Say Goodbye to Washington
This article is from the archive of The New York Sun before the launch of its new website in 2022. The Sun has neither altered nor updated such articles but will seek to correct any errors, mis-categorizations or other problems introduced during transfer.
When Aaron Sorkin’s “The West Wing” first aired on September 22, 1999, its fictional president had just suffered a sprained ankle from riding a bicycle into a tree. From this comic conceit grew a series rich with ambition; as our country found itself with far more serious problems than its commander in chief’s clumsiness, the breakout hit series deepened alongside it. Seven seasons later – the rest of us have lived through a terrorist attack, two wars and two tight presidential campaigns – “The West Wing” dwells uncomfortably in the disconnect between its liberal idealism and the nation’s conservative reality. Perhaps, in the end, that’s why we no longer need “The West Wing” as a reference point; it seems silly to play out the absurd notion of a perfect President in today’s world.
And so “The West Wing” goes off the air this Sunday night, just when it should. Its president-elect, Matt Santos – a Houston congressman played with smug sincerity by Jimmy Smits – has just appointed his republican opponent, Arnie Vinick (Alan Alda) as Secretary of State, definitively establishing the “West Wing” as a television writer’s silly fantasy. While Mr. Sorkin’s White House had ingredients of realism, majesty, and grace, its current incarnation comes off as goofy and awkward. With President Bush at all-time popularity lows, the notion of an alternate-universe presidency might have served a valuable purpose and caught fire among audiences starved for illusion. But instead, “The West Wing” has descended into vapidity.
Who could imagine a less appealing (or likely) first lady than the one played by Teri Polo of “Meet The Fockers” fame? She treats the American presidency as a giant inconvenience to her lifestyle. And where did the fire and idealism of Bradley Whitford’s Josh Lyman disappear to? Now he’s just an overworked political hack. C.J. Cregg – the press secretary to President Bartlet once played with such gusto by Alison Janney – has been rendered meaningless by the shifting sands of power. And with the death of actor John Spencer (who played Bartlet’s crusty chief of staff, Leo McGarry) and the departure of Richard Schiff’s Toby Ziegler, the show lost muscle and added bulk. The performance of Martin Sheen as the president devolved into parody – in a recent episode, he was seen muttering statistics about the population of Germany as though anyone still marveled at his memory. He’s the human embodiment of the virtue of term limits.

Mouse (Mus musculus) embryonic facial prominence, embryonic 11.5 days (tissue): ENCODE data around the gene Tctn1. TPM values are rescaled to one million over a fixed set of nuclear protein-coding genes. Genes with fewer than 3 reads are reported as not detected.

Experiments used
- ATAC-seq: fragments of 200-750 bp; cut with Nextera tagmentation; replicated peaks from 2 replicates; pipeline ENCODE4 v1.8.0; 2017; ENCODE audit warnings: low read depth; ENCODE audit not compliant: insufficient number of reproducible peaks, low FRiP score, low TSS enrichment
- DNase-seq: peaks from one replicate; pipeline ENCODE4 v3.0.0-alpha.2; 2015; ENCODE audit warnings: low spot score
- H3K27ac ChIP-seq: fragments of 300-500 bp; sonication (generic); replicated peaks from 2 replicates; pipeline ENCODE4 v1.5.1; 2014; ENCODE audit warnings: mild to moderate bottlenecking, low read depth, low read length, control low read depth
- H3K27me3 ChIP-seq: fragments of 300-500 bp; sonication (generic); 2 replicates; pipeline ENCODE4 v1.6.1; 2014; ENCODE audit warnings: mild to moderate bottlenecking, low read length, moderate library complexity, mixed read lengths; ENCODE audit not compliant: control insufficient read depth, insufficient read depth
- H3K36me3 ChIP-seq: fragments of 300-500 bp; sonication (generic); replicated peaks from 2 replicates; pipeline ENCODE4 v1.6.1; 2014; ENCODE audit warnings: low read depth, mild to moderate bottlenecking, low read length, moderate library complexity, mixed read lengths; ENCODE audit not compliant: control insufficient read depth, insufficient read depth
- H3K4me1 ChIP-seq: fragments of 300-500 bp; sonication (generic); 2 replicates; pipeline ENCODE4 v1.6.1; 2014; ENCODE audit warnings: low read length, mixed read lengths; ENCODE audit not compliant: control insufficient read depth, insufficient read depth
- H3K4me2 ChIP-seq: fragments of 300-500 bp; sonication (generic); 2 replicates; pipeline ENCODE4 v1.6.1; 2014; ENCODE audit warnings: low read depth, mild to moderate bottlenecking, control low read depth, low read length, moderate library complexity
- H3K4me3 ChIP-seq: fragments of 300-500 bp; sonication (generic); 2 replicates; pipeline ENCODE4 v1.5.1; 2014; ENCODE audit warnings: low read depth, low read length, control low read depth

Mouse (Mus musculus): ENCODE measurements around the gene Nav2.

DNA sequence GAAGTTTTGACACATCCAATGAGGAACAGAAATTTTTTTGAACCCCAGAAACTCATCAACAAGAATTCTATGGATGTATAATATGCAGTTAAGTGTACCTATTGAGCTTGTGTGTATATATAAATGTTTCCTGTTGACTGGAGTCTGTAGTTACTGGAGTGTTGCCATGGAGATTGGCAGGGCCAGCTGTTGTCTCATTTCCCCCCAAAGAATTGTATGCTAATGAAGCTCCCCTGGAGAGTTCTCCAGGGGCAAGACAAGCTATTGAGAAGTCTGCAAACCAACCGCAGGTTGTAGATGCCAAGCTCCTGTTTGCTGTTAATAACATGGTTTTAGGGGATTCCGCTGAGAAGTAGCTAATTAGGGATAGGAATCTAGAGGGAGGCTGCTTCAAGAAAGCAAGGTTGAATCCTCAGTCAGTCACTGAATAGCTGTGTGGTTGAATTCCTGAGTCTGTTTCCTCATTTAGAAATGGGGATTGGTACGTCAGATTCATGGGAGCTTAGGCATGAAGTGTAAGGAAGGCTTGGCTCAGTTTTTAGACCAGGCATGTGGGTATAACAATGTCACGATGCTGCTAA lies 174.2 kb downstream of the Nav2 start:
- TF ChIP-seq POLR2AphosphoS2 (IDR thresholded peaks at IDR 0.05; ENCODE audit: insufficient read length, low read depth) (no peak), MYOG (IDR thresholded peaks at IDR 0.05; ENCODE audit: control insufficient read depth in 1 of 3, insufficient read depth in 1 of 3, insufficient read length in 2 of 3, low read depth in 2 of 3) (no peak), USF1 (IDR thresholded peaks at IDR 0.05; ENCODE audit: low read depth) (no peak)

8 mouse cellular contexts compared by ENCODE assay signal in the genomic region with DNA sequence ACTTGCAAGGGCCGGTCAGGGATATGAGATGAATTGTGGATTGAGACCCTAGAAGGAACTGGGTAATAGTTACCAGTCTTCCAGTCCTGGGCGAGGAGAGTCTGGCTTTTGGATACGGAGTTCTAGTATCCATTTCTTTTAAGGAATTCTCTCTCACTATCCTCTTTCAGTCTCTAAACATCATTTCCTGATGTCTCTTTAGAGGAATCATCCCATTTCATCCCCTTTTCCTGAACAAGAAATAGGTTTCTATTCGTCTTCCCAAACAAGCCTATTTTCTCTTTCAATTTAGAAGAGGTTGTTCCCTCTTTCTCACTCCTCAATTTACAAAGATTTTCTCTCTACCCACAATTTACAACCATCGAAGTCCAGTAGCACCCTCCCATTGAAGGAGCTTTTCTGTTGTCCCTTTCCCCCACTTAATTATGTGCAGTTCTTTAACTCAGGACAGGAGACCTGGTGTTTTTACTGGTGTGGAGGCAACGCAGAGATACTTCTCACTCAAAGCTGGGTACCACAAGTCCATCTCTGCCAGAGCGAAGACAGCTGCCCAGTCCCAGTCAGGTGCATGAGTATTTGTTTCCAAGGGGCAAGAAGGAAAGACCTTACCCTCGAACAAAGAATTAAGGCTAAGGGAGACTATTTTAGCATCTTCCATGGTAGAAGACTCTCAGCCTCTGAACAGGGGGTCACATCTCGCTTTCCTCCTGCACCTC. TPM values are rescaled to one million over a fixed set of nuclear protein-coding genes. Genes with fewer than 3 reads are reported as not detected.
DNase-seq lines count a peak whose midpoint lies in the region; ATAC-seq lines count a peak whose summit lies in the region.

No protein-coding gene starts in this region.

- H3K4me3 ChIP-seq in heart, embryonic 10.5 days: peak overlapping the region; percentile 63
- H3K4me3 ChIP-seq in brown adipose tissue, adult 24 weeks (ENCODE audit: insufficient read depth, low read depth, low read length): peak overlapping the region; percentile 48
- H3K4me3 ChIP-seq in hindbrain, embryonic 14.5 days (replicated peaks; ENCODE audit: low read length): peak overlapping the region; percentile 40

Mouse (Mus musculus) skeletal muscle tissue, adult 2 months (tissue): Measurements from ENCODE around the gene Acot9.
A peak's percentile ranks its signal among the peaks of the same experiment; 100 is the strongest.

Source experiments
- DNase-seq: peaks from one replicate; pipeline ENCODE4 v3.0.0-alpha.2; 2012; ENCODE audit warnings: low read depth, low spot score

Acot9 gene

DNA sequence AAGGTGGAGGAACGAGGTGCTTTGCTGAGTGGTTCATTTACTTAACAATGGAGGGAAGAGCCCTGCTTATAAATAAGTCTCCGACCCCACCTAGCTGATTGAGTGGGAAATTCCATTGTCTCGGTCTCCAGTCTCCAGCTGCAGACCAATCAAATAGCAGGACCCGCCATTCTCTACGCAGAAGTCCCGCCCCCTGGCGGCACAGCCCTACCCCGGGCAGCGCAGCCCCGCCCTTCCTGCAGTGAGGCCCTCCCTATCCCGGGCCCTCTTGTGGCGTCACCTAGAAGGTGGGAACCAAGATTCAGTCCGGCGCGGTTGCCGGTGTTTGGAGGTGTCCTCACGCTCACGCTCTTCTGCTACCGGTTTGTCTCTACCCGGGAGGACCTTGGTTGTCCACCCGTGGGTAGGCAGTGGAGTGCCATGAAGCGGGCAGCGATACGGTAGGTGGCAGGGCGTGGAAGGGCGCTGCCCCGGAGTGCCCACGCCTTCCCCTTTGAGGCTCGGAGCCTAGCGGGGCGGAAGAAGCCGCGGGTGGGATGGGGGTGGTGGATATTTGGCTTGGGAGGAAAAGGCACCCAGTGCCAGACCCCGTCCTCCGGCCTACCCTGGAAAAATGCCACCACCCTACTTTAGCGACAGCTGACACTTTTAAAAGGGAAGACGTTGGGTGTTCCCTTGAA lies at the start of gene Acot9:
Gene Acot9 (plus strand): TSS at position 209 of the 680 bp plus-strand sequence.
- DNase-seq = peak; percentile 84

Still, even the worst “West Wing” episode towered over the mess made of “Commander-in-Chief” by ABC. What began as a hit series last fall, with Geena Davis as the nation’s first female president, quickly disintegrated into a cartoon. Scenes of the statuesque Ms. Davis furrowing her brow over national security threats alternated with sequences of her cooking breakfast for her kids in the White House family quarters. How many times were we going to have to watch her apologize to her children for being too busy running the country to hang out at home? Ms. Davis made for a fine president, in some ways more grounded in humanity than Mr. Sheen, but her series never captured the tensions that must envelope the Oval Office in an hour of crisis. Her greatest adversaries weren’t foreign leaders, but Washington politicos like Donald Sutherland, who played the speaker of the house as an homage to Snidely Whiplash. Too bad the show got cancelled before he got the chance to mutter, “Curses … foiled again!” when Ms. Davis yet again saved the day.
What will America do now, without a fictional president to offer a fantasy alternative to President Bush? Perhaps it will liberate us from the notion that television exists to create an escapist parallel universe. One consistent weakness in the “West Wing” formula (and copied by “Commander-in-Chief”) was its obsession with phony crises in non-existent countries. After September 11, the show struggled with ways to address the real and enduring terrorist threat that enveloped the nation, and never really found its footing again – everything seemed to happen too late to matter.
But what truly made “The West Wing” so captivating and addictive when it began was its treatment of the White House as just another dysfunctional television family; Mr. Sorkin’s characters engaged us more than his stories. Alas, when our world demanded that we care about terrorism and war, it left little room for the goofy antics of Josh, C.J., and Toby, or even the engagingly intellectual prattle of President Bartlet. It’s no surprise that Mr. Sorkin has shifted his sights away from Washington; next season he returns to NBC as the creator of a new series set backstage at a late-night comedy show. It seems unlikely that world events will overtake his stories and render them irrelevant. If anything, Mr. Sorkin has correctly calculated that in times as trying as these, comedy ought to belong only to those paid to be funny for a living – and the government doesn’t need Hollywood to reimagine its mission. It’s hard enough already.
In last week’s column, I incorrectly referred to Mets play-by-play announcer Gary Cohen as “bespectacled.” While Mr. Cohen’s persona may suggest otherwise, he does not wear spectacles and has no need for glasses to do his job. The same cannot apparently be said of this critic.